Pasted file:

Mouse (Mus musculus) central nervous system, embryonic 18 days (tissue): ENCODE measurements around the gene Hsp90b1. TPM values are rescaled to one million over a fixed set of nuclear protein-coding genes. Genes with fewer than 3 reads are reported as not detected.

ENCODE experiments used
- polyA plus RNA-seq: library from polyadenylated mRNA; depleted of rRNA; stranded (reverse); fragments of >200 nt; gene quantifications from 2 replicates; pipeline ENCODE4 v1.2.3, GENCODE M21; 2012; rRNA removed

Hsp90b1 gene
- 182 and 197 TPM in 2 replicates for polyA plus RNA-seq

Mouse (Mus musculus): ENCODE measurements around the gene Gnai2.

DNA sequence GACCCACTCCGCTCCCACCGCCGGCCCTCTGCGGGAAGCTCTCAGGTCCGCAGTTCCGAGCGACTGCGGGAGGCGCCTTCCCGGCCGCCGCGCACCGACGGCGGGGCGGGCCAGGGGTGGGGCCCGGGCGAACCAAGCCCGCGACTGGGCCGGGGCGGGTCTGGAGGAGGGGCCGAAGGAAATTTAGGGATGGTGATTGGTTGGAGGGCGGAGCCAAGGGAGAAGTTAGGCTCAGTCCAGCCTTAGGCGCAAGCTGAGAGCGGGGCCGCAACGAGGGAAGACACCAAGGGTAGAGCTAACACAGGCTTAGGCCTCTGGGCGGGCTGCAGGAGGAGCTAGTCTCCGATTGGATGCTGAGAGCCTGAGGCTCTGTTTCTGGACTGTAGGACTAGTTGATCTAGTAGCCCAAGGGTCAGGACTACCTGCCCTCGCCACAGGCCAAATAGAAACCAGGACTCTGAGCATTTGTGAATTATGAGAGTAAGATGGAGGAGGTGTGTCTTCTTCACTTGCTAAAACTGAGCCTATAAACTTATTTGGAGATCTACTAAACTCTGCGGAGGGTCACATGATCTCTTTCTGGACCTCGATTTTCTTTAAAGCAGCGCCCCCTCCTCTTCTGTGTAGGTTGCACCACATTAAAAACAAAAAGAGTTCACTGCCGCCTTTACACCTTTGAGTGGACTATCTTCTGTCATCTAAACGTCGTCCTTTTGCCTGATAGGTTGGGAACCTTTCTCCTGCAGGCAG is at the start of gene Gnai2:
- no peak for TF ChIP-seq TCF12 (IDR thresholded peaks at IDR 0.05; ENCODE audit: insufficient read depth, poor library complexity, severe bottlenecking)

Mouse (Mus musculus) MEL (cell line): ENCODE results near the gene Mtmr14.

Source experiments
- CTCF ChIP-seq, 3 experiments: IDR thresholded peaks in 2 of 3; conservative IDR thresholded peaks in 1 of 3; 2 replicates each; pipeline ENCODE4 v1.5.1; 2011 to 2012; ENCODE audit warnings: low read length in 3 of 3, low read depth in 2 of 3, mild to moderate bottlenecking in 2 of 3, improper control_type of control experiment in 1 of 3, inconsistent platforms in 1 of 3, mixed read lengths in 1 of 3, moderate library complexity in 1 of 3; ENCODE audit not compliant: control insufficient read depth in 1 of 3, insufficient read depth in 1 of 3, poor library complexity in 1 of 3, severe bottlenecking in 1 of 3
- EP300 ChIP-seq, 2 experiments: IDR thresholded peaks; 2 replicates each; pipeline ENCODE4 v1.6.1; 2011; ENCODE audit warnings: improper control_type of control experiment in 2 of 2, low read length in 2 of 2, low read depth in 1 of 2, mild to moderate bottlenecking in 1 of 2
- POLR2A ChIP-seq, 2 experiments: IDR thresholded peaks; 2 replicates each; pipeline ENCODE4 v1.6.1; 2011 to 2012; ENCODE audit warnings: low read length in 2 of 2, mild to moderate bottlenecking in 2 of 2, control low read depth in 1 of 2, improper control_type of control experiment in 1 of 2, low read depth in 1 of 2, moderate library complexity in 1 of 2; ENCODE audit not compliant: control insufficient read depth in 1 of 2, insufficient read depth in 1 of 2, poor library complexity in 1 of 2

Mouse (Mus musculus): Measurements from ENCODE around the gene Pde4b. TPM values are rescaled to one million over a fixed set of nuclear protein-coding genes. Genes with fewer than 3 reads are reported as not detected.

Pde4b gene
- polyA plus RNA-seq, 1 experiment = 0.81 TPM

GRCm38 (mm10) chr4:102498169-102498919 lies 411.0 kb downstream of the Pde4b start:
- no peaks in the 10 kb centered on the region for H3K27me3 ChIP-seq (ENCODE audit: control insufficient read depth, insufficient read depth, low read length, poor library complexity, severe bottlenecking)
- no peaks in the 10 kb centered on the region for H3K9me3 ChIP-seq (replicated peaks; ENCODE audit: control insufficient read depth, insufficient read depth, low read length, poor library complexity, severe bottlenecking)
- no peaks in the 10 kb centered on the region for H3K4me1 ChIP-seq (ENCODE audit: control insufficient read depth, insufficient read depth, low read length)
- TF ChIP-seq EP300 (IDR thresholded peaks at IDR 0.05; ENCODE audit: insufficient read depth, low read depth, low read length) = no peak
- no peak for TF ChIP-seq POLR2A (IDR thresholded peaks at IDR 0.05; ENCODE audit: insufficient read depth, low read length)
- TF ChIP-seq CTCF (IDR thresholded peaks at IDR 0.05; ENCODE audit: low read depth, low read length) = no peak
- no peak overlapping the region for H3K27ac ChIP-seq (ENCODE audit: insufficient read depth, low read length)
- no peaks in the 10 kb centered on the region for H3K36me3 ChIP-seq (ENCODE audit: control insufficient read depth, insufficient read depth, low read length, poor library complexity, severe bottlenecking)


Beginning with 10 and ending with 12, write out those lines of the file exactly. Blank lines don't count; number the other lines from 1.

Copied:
Source experiments
- CTCF ChIP-seq, 3 experiments: IDR thresholded peaks in 2 of 3; conservative IDR thresholded peaks in 1 of 3; 2 replicates each; pipeline ENCODE4 v1.5.1; 2011 to 2012; ENCODE audit warnings: low read length in 3 of 3, low read depth in 2 of 3, mild to moderate bottlenecking in 2 of 3, improper control_type of control experiment in 1 of 3, inconsistent platforms in 1 of 3, mixed read lengths in 1 of 3, moderate library complexity in 1 of 3; ENCODE audit not compliant: control insufficient read depth in 1 of 3, insufficient read depth in 1 of 3, poor library complexity in 1 of 3, severe bottlenecking in 1 of 3
- EP300 ChIP-seq, 2 experiments: IDR thresholded peaks; 2 replicates each; pipeline ENCODE4 v1.6.1; 2011; ENCODE audit warnings: improper control_type of control experiment in 2 of 2, low read length in 2 of 2, low read depth in 1 of 2, mild to moderate bottlenecking in 1 of 2